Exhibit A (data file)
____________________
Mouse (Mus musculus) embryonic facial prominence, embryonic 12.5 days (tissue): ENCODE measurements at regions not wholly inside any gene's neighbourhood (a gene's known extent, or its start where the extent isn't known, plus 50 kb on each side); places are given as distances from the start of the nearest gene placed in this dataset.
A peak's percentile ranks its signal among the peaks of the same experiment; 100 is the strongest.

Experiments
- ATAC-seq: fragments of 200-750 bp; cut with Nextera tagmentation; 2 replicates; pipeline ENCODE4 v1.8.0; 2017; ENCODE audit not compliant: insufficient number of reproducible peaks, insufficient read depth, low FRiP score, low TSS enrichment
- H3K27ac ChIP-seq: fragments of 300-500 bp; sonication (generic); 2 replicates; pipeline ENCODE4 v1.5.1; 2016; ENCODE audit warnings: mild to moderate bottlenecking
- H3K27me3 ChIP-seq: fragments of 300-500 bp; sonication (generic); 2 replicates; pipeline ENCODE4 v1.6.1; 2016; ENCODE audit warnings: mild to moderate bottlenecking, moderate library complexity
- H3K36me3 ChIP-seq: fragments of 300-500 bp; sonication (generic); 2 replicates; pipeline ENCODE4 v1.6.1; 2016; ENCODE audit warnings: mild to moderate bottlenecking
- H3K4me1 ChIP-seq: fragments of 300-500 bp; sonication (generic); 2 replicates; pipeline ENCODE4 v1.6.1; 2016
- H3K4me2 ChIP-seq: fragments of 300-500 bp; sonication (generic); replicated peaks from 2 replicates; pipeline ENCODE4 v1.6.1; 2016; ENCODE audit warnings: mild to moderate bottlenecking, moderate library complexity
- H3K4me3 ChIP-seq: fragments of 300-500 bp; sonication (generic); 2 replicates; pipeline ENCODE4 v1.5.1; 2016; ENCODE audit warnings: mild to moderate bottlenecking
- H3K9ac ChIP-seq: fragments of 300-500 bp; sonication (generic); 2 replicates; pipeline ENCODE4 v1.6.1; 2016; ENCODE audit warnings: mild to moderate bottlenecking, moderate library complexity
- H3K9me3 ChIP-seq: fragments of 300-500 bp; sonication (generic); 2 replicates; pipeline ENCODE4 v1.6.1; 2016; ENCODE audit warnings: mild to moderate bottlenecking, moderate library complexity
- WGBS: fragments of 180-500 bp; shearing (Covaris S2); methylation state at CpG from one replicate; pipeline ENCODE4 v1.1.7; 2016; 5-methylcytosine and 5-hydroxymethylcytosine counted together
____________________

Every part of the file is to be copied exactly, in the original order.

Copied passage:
Mouse (Mus musculus) embryonic facial prominence, embryonic 12.5 days (tissue): ENCODE measurements at regions not wholly inside any gene's neighbourhood (a gene's known extent, or its start where the extent isn't known, plus 50 kb on each side); places are given as distances from the start of the nearest gene placed in this dataset.
A peak's percentile ranks its signal among the peaks of the same experiment; 100 is the strongest.

Experiments
- ATAC-seq: fragments of 200-750 bp; cut with Nextera tagmentation; 2 replicates; pipeline ENCODE4 v1.8.0; 2017; ENCODE audit not compliant: insufficient number of reproducible peaks, insufficient read depth, low FRiP score, low TSS enrichment
- H3K27ac ChIP-seq: fragments of 300-500 bp; sonication (generic); 2 replicates; pipeline ENCODE4 v1.5.1; 2016; ENCODE audit warnings: mild to moderate bottlenecking
- H3K27me3 ChIP-seq: fragments of 300-500 bp; sonication (generic); 2 replicates; pipeline ENCODE4 v1.6.1; 2016; ENCODE audit warnings: mild to moderate bottlenecking, moderate library complexity
- H3K36me3 ChIP-seq: fragments of 300-500 bp; sonication (generic); 2 replicates; pipeline ENCODE4 v1.6.1; 2016; ENCODE audit warnings: mild to moderate bottlenecking
- H3K4me1 ChIP-seq: fragments of 300-500 bp; sonication (generic); 2 replicates; pipeline ENCODE4 v1.6.1; 2016
- H3K4me2 ChIP-seq: fragments of 300-500 bp; sonication (generic); replicated peaks from 2 replicates; pipeline ENCODE4 v1.6.1; 2016; ENCODE audit warnings: mild to moderate bottlenecking, moderate library complexity
- H3K4me3 ChIP-seq: fragments of 300-500 bp; sonication (generic); 2 replicates; pipeline ENCODE4 v1.5.1; 2016; ENCODE audit warnings: mild to moderate bottlenecking
- H3K9ac ChIP-seq: fragments of 300-500 bp; sonication (generic); 2 replicates; pipeline ENCODE4 v1.6.1; 2016; ENCODE audit warnings: mild to moderate bottlenecking, moderate library complexity
- H3K9me3 ChIP-seq: fragments of 300-500 bp; sonication (generic); 2 replicates; pipeline ENCODE4 v1.6.1; 2016; ENCODE audit warnings: mild to moderate bottlenecking, moderate library complexity
- WGBS: fragments of 180-500 bp; shearing (Covaris S2); methylation state at CpG from one replicate; pipeline ENCODE4 v1.1.7; 2016; 5-methylcytosine and 5-hydroxymethylcytosine counted together